Today, Africans are coming to America again.
From Senegal, Ghana, Ethiopia, Mali, Nigeria,
Eritrea, Africans are making their way to American shores to start
new lives, just as the first African adventurers and colonists
did nearly 400 years ago. These new arrivals are coming in great
numbers; more than 500,000 Africans came in the 1990s alone, more
than had come in all the 150 years before. Many are affluent and
are among the most educated immigrants in the United States today.
The new Africans are coming to a country that
has seen dramatic changes in the past four centuries, and a nation
that has been profoundly shaped by the long African experience
in America. It is a country where people of African ancestry now
hold positions of power, prestige, and influence, even as the
nation continues to grapple with the aftermath of segregation
and inequality. It is a country that has seen three of its most
prominent African American citizens--the diplomat Ralph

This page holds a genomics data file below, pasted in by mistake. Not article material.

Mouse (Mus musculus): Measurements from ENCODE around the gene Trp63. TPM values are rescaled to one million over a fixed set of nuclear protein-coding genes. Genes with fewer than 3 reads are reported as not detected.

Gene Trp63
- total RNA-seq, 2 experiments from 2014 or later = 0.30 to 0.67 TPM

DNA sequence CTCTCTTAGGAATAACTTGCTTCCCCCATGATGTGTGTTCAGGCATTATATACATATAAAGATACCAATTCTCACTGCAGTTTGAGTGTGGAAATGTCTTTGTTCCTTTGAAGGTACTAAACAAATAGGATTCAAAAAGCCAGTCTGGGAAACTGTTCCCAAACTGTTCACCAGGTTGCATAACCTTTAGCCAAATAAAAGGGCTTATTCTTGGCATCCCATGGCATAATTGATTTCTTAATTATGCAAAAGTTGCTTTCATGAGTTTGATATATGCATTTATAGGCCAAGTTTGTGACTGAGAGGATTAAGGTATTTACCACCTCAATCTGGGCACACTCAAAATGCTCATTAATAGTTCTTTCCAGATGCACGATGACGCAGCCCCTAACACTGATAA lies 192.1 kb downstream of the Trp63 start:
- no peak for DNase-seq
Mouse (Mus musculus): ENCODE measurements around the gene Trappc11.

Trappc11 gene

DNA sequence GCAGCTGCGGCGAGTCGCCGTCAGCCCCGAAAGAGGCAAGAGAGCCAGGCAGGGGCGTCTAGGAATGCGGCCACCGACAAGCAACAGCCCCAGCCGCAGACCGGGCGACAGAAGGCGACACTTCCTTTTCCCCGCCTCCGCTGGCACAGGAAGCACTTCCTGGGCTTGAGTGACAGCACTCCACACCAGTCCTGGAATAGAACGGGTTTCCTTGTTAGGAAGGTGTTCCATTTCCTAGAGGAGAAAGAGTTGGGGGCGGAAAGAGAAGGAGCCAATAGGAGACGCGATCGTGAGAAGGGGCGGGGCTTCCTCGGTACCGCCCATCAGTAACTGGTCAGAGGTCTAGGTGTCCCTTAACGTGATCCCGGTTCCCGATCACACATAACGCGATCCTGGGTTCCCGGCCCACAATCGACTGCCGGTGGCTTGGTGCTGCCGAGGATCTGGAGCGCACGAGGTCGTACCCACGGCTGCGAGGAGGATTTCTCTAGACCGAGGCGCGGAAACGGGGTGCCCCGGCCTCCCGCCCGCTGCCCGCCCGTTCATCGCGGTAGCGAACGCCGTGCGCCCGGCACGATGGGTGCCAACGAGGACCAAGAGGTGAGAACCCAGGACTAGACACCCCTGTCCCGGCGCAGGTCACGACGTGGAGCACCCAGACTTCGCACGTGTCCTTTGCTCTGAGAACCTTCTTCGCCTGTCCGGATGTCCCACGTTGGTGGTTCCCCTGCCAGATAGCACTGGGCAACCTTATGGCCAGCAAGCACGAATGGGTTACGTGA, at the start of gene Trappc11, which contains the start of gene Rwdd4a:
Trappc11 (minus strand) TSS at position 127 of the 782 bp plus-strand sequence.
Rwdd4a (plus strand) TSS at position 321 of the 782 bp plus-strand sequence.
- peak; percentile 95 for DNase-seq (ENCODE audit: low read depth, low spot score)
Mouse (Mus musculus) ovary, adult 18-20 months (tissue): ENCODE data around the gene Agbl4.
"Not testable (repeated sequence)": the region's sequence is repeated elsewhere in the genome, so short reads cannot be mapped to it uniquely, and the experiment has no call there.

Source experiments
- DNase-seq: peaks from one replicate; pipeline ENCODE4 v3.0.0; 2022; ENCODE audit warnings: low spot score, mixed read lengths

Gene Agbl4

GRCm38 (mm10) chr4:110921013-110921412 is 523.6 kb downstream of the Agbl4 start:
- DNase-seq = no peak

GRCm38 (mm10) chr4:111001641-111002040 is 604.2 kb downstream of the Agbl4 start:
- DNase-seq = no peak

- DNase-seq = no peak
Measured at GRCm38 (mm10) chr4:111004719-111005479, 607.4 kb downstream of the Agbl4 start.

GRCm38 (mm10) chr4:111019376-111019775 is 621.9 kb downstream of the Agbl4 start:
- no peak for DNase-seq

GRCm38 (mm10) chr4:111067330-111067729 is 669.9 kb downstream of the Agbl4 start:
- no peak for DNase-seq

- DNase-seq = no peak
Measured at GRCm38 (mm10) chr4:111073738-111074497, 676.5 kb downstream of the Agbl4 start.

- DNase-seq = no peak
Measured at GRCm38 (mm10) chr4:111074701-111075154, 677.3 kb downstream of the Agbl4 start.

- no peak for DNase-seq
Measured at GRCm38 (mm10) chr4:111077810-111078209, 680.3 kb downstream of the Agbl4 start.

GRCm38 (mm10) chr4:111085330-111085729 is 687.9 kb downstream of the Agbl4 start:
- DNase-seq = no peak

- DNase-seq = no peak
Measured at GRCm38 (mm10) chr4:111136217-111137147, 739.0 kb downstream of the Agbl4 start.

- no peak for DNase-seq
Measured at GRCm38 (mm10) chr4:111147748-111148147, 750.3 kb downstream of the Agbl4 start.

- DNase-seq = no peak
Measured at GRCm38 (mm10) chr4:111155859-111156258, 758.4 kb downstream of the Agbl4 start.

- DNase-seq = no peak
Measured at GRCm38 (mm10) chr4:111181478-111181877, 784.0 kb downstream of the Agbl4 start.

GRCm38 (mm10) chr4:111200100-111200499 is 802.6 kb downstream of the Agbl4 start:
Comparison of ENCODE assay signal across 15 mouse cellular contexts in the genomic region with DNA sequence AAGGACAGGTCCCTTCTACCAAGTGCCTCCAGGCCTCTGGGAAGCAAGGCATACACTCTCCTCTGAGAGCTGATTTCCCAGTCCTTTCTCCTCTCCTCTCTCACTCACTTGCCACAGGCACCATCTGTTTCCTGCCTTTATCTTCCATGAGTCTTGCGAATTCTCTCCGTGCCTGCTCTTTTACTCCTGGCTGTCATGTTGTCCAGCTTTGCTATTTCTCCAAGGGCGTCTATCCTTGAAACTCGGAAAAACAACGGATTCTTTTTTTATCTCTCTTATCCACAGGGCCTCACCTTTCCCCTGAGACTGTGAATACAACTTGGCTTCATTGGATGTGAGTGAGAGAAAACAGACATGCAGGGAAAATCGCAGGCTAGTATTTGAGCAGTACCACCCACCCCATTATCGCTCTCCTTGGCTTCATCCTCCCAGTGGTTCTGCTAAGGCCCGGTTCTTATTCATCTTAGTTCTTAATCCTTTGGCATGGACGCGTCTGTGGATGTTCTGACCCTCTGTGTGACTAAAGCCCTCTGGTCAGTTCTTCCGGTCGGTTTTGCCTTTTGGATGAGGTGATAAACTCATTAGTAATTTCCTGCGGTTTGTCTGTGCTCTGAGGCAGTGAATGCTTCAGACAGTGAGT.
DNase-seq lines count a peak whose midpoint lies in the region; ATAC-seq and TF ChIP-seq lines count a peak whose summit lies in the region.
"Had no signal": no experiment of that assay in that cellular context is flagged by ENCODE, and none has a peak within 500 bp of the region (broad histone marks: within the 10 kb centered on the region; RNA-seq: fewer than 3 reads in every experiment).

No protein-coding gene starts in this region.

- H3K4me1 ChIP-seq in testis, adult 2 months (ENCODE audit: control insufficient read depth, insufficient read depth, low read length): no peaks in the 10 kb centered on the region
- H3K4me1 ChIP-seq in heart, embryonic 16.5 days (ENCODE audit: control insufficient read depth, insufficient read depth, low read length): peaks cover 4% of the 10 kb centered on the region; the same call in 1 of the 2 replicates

Bunche, the civil rights leader Martin Luther King Jr., and the novelist Toni Morrison--awarded the Nobel Prize.
It is also a country that has been influenced
in recent decades by the arrival of immigrants from the Caribbean,
the descendants of Africans who were taken to those islands during
their own centuries of slavery. These immigrants and their children
have also made their mark on U.S. life, including Shirley
Chisholm, the first African American woman elected to Congress,
and General Colin Powell, who has served as Chairman of the Joint
Chiefs of Staff and as U.S. Secretary of State. Caribbean Americans
such as Kool DJ Herc also were instrumental in the creation of
hip-hop, which has continued African American music's ongoing
conquest of the world.
Perhaps most important, it is a country that
continues to be enriched by, to come to terms with, and to recognize
its African heritage.